6 Judge v. Arlen, 71 Iowa, 136. 7 State v. Chicago, M. & St. P. R. Co., 33 Fed. Rep. 391. 8 Dubuclet v. Louisiana, 103 U. S. 550. 9 Chicago & A. R. Co. v. Wiggins Ferry Co., 108 U. S. 18. 10 Dey v. Chicago, M. & St. P. R. Co., 45 Fed. Rep. 82. 11 Stewart v. Virginia, 117 U. S. 612.
12 Provident Sav. L. Assur. Society v. Ford, 114 U. S. 635. See Rand v. Walker, 117 U. S. 340.
§ 94 d. Constitutional provisions.—Congress may provide for the removal of causes from State to Federal courts, authorize its removal from its then condition, prescribe the time in which to exercise the right, and confer original jurisdiction by such removal.* This power, given by implication, is the indirect means by which Federal courts acquire jurisdiction. It may give jurisdiction in cases arising under the Constitution or laws of the United States, although such cases may involve other questions of law or fact,® when such a question forms an ingredient of the original cause; and no State can take away the privilege conferred upon citizens of other States to sue in the Federal courts;s nor can parties by agreement oust the jurisdiction of the Federal courts.9 A statute requiring an agreement from a foreign corporation not to remove a cause is void;10 but a conditional license to transact business in a State may be revoked if such re. moval is made. 11 Under the Constitution of the United States, suits may be made removable after as well as before judgment. 12 The Constitution of the United States secures to defendants who are citizens of another State than that in which suit is brought an absolute right to remove their cases into the Federal court, upon compliance with the terms of the law.13 Congress has power to authorize the removal of a suit arising under the Constitution or laws of the United States from a State court to a Federal court, although a State may be one of the parties. 14 If the case, whether civil or criminal, be one to which the judicial power of the United States extends, its removal to the Federal court does not invade State jurisdiction. 15 Where a suit is one which by law can be removed into the courts of the United States, Congress can prescribe for it the law of limitations, not only for those courts, but for all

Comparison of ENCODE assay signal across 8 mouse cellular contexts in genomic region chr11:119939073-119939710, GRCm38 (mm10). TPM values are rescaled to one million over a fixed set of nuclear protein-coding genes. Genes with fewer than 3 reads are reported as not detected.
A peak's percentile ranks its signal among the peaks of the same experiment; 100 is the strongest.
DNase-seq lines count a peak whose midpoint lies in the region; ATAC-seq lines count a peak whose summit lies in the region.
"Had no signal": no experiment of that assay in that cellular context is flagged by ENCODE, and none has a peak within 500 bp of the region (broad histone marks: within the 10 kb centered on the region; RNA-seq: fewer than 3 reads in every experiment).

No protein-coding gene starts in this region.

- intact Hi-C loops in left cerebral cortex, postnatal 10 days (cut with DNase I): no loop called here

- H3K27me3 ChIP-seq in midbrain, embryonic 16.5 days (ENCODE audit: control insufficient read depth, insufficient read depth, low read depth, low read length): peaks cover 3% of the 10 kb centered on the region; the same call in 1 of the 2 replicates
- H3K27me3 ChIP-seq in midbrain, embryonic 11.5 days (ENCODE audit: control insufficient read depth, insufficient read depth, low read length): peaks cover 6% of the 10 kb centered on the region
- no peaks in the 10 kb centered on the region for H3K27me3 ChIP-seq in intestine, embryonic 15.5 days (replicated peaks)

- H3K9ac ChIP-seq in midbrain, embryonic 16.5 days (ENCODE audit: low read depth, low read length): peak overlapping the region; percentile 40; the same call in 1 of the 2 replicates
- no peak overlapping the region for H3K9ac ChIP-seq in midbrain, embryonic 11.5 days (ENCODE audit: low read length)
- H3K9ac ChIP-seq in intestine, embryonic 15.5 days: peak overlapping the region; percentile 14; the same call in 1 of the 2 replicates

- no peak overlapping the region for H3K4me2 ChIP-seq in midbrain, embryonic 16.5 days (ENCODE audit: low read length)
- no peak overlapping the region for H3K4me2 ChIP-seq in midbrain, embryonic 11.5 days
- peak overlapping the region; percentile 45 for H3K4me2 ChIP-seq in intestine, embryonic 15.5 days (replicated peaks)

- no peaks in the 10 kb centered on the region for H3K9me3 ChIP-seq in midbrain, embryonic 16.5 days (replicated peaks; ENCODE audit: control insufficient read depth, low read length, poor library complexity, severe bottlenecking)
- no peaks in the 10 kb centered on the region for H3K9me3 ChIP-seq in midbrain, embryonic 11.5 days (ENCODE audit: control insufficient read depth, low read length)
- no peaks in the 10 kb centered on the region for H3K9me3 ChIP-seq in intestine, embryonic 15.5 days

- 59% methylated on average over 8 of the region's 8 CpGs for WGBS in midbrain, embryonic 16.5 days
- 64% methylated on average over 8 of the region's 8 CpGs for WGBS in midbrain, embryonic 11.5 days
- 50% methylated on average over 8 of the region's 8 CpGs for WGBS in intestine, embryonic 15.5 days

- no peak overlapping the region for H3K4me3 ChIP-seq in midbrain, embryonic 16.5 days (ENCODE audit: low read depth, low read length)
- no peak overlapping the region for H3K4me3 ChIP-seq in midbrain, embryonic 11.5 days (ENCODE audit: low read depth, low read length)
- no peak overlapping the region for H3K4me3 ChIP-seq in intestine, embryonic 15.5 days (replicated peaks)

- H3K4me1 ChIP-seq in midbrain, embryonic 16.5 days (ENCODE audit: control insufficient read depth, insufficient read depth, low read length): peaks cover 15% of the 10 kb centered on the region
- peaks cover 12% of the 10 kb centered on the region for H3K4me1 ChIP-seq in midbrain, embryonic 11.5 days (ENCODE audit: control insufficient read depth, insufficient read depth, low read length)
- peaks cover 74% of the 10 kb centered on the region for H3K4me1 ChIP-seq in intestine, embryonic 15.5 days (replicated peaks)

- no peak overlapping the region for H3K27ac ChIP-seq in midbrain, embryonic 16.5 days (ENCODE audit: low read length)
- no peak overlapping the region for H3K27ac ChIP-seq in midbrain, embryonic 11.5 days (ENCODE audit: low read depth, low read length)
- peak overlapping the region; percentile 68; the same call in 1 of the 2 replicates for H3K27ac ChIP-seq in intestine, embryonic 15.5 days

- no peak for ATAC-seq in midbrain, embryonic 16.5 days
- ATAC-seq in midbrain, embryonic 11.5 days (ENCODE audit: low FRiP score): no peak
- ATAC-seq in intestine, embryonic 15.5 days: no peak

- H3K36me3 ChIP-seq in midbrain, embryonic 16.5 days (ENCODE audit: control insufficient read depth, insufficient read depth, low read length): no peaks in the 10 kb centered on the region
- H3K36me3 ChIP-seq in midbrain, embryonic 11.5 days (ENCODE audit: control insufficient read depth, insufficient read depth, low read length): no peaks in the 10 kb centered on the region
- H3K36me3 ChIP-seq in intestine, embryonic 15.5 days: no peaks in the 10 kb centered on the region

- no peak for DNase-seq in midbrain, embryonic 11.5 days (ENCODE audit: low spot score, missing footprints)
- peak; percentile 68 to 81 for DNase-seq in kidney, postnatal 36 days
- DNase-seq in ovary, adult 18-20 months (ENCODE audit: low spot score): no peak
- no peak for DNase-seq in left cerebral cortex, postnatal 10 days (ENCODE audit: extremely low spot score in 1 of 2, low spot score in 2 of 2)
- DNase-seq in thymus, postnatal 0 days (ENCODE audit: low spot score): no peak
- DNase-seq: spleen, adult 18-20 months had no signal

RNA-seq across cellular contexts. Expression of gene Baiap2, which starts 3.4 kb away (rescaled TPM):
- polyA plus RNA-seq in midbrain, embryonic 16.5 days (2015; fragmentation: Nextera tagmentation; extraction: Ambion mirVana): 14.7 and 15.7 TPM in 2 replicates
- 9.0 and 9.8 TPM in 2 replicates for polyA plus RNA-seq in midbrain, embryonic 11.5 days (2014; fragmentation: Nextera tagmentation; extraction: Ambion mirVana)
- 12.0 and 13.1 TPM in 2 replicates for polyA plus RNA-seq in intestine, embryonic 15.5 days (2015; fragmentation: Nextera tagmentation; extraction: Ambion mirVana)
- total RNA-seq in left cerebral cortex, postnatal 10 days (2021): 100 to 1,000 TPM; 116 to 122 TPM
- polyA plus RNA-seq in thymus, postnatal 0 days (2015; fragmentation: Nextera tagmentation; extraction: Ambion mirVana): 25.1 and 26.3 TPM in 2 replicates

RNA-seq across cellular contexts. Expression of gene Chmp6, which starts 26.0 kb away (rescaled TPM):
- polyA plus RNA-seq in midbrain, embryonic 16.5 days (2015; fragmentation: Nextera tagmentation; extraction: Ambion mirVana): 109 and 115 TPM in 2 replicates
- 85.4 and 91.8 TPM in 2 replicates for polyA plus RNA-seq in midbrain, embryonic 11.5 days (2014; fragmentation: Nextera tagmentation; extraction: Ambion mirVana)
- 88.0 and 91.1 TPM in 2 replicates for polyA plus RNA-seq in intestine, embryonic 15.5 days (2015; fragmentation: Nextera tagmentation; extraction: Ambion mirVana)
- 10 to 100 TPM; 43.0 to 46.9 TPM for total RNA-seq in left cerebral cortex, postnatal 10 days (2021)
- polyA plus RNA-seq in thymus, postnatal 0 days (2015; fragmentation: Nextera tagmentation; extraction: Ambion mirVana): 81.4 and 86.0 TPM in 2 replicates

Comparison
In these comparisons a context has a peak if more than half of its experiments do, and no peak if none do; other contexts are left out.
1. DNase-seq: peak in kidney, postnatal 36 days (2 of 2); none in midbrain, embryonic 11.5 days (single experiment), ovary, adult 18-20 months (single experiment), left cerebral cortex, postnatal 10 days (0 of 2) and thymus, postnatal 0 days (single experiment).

1 Martin v. Hunter, 1 Wheat. 374; Mayor v. Cooper, 6 Wall. 247; Railroad Co. v. Whitton, 13 Wall. 270; Murray v. Patrie, 5 Blatchf. 343; Fisk v. N. P.R. CO., 6 Blatchf. 362; Johnson v. Monell, Woolw. 390; McCormick v. Humphrey, 27 Ivd. 144; Tod v. Fairfield, 15 Ohio St. 377; Hodgson v. Millward, 3 Grant Cas. 412; Kulp v. Ricketts, 3 Grant Cas. 420; Greely v. Townsend, 25 Cal. 604.
? Andrews v. Garrett. 1 Flippen, 443; Ins. Co. v. Dunn, 19 Wall. 214; Gaines v. Fuentes, 92 U. S. 10; S. C. 3 Cent. L. J. 371.
3 Clark v. Dick, 1 Dill. 8; Gaines v. Fuentes, 92 U. S. 10. 4 Murray v. Patrie, 5 Blatchf. 313. 5 Railroad v. Whitton, 13 Wall. 270; Martin v. Hunter, 1 Wheat. 304. 6 Tennessee v. Davis, 105 U. S. 257; S. C. 10 Cent. L. J. 231.
7 N. O. M. & T. R. R. Co. v. Mississippi, 102 U. S. 351; Omaha Horse R. Co. v. Cable T. Co., 32 Fed. Rep. 727.
8 Mason v. Boom Co., 3 Wall. Jr. 252
9 Davis v. Packara, 31 U. S. 41, 32 U. S. 276; Ducat v. Chicago, 77 U. S. 415; Cobb v. N. E. Ins. Co., 6 Gray, 192; Hobbs v. Manhattan Ins. Co., 56 Me. 421.
10 Morse v. Ins. Co. 807 U. S. 496; Railroad Co. v. Pierce, 27 Ohio St. 155; Doyle v. Continental Ins. Co., 91 U. S, 533; Hartford F. Ins. Co. v. Doyle, 6 Biss. 463; but see Cont. Ins. Co. v. Kasey, 13 Alb. L. J. 311; N. Y. Life Ins. Co. v. Best, 23 Ohio Sú. 105.
11 State v. Doyle, 40 Wis. 175; Doyle v. Continental Ins. Co., 15 Alb. L. J. 267; but see Hartford F, Ins. Co. v. Doyle, 6 Biss. 461.
12 Gaines v. Fuentes, 92 U. S. 10; Kellogg v. Hughes, 3 Dill. 357. 13 Home Ins. Co. v. Morse, 111 U. S. 419. 14 Ames v. Kansas, 111 U.S. 449; Tennessee v. Davis, 100 U. S. 443. 15 Mitchell v. Clark, 110 U. S. 633. 16 Ex parte Virginia ("Virginia v. Rives "), 100 U. S. 313.
§ 94 e. Restriction under Act of 1887.-Under the Act of 1887, no cause can be removed unless the circuit court would or could have had original jurisdiction of the controversy involved. The third clause of the second section of the Act of 1887, relating to the removal of the second section of the Act of March 3, 1875, governs that class of cases only where there are two or more controversies involved in the same suit, one of which is wholly between citizens of different States; and under the Act of 1887, the right of removal in the cases mentioned is limited to one or more of the defendants actually interested in such separable controversy, and does not extend to the plaintiffs therein.? In cases involving but a single controversy, where the jurisdiction of the court depends only upon the citizenship of the parties, the right of removal is governed solely by the second clause of the second section of the Act of Congress of March 3, 1887, and